StudySkills Articles

The ADHD Circuit®

A few weeks ago, I received an email from Joe, whose son has ADHD and he wanted to know if I had any thoughts about managing social skills.  This was my response…

Dear Joe,

You have a great question!  First, I am a big proponent of teaching communication/interpersonal skills to ALL children/students, not just students with ADHD.  I wish “Dale Carnegie”-style courses were taught in schools because interpersonal skills are golden for everybody!

Unfortunately, however, parents are in a tight bind trying to teach these skills on an individual basis because: 1) Children don’t have the patience to learn these skills from us, and 2) we often don’t have the patience it requires to repeat lessons like this over-and-over-and-over…

Therefore, if your child needs help building social skills, I would highly recommend working with a counselor!  As you may know from previous articles, ADHD was definitely impacting my son’s emotions and relationships.  We started working with a counselor at the beginning of the school year and are seeing very significant gains.  I was very skeptical because my son seemed so far beyond logic that I wasn’t sure he would respond to counseling.

However, we noticed improvements right away; baby steps, but forward progress, nonetheless.  For example, he still had meltdowns, but when I would ask him “What would Michelle (counselor) want you to do right now?” the meltdown would not escalate.  When he had a problem on the playground, Michelle helped him talk through it. After two months (eight sessions), the meltdowns were happening about once every two weeks, instead of daily.  After four months, they are almost non-existent.

These are only the behaviors I am able to observe, but they are a testimony to the progress that can be made with counseling.  I can also tell you he hasn’t complained about problems on the playground in weeks!

At Christmastime, I received feedback from over a dozen relatives about him:  “Mark seems happier.”  “He actually looked me in the eye.”  “He didn’t run away from me.” “I used to think Mark didn’t like me, but we got along great today.”  No one knew about our struggles, they were simply sharing their observations. I was actually was more shocked to learn about the behaviors they had noticed in Mark over the previous few years than the progress they had observed most recently.  But, at least they were reporting positive things!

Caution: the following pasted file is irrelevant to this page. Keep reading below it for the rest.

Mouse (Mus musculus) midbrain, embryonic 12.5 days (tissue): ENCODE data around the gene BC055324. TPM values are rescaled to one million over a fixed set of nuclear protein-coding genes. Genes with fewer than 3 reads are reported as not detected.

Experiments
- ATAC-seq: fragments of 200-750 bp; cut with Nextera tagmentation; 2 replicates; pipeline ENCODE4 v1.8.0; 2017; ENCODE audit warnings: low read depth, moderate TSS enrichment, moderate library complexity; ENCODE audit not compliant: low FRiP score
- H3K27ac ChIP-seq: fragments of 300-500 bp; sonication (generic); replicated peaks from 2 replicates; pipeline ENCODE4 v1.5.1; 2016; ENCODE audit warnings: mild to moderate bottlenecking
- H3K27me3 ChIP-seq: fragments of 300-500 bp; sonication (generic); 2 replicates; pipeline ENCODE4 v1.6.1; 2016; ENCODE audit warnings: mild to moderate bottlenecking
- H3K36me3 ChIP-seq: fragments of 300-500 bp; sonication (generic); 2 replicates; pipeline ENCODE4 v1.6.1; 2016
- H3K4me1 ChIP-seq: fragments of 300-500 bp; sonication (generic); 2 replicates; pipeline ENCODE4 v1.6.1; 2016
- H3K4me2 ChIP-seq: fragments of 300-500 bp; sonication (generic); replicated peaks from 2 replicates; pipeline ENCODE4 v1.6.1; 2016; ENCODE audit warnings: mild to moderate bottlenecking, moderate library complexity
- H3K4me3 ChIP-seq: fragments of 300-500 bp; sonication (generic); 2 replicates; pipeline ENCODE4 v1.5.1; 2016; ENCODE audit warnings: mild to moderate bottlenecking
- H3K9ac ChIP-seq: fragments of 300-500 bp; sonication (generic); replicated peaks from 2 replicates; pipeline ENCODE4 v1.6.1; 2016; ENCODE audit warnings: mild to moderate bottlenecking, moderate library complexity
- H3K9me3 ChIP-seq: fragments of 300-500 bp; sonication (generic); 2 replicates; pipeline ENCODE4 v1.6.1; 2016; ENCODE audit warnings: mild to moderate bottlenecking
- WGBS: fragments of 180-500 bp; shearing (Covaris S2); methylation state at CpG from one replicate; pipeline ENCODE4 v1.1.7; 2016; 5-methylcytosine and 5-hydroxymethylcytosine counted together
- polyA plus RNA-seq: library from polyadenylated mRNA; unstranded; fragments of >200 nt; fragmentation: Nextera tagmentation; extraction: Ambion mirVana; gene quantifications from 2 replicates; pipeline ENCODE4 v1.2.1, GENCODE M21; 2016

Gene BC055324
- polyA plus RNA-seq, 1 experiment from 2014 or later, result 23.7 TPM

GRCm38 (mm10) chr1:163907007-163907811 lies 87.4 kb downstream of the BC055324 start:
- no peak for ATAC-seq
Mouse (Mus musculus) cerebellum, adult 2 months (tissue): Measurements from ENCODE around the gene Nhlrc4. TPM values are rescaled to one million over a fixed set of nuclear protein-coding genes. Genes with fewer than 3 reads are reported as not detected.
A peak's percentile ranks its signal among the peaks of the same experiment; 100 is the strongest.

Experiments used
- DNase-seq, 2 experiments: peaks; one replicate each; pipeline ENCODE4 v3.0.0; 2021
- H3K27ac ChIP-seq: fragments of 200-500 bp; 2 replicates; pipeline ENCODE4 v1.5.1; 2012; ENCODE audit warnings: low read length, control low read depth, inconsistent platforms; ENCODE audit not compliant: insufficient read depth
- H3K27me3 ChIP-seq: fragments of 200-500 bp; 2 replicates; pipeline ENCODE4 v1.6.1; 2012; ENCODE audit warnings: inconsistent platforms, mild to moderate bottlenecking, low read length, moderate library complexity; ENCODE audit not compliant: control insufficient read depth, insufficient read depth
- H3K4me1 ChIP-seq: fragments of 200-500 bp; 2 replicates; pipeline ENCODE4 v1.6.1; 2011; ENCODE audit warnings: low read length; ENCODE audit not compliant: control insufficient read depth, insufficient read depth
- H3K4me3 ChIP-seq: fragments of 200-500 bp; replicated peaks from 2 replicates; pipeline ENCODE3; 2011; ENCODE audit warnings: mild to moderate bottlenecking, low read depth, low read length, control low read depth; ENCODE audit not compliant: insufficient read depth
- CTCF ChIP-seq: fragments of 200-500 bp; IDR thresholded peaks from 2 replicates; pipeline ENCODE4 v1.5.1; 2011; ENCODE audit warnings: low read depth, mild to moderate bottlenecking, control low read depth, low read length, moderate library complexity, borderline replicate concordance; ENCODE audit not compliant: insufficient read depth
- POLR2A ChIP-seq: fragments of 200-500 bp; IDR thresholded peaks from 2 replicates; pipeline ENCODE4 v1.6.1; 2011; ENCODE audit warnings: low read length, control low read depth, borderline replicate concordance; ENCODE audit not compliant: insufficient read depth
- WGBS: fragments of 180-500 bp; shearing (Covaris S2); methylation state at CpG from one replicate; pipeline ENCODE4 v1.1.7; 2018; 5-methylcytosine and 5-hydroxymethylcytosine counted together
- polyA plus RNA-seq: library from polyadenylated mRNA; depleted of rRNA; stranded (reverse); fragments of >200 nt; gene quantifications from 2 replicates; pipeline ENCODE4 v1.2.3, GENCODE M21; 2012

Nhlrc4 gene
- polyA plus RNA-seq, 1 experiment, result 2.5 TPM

For the record, as a parent, I am the Polite Police!  I have always insisted that he say “thank you,” that he look people in the eye, etc.  However, he wasn’t internalizing the importance of those skills until he heard them from someone else. It goes to show you that parents’ hands are often tied on this topic!

If you think that counseling is worth a try, ask your pediatrician for counselor recommendations and/or locations that hold classes for students on interpersonal skills.  Shop around until you find someone you feel comfortable with.  Trust your instinct on this!

Also, I can share a specific list of topics that the counselor has been addressing with Mark:

-How to name specific feelings,
-How to identify specific things that bother him than rather than getting mad at “everything,”
-How to understand his peers’ perspectives and feelings,
-How to cope with upsetting feelings,
-How to manage anxiety,
-How to be polite, and
-Why it is important to be polite.

As I already said, every child should learn specific skills and strategies like these for managing feelings and relationships.  Children with ADHD may have a more magnified and urgent need to learn them at a young age, but this training will give them a great advantage and serve them for life!

I appreciate Joe’s question and welcome all responses and questions.  Hopefully, our experience provides some optimism for other families.  It seems that the skills Mark is learning are making a wise young man out of him.  It is a wonderful thing to observe!

-Susan Kruger

 

(Google+)

Other ADHD Circuit® articles can be found here:

Article 1 – The ADHD Circuit® (Article 1) Introduction to the ADHD Circuit®

Article 2 – The ADHD Circuit® (Article 2): A Breakdown of the ADHD Circuit®

Article 3 – The ADHD Circuit® (Article 3): My Personal Journey Through The ADHD Circuit®. . .for a Cup of Milk!

Article 4 – The ADHD Circuit® (Article 4): ADHD Is Not an Excuse!

Article 5 – The ADHD Circuit® (Article 5): Is it Creativity…or ADHD?

Article 6 – The ADHD Circuit® (Article 6): How to Avoid the “Tasmanian Devil Tailspin” of School Work

Article 7 – The ADHD Circuit® (Article 7): A Simple Learning Solution Hiding in Plain Sight

Article 8 – The ADHD Circuit® (Article 8): “EVERYTHING Is Wrong With My Kid!”

Article 10 – The ADHD Circuit® (Article 10) When ADHD Children have ADHD Parents

 

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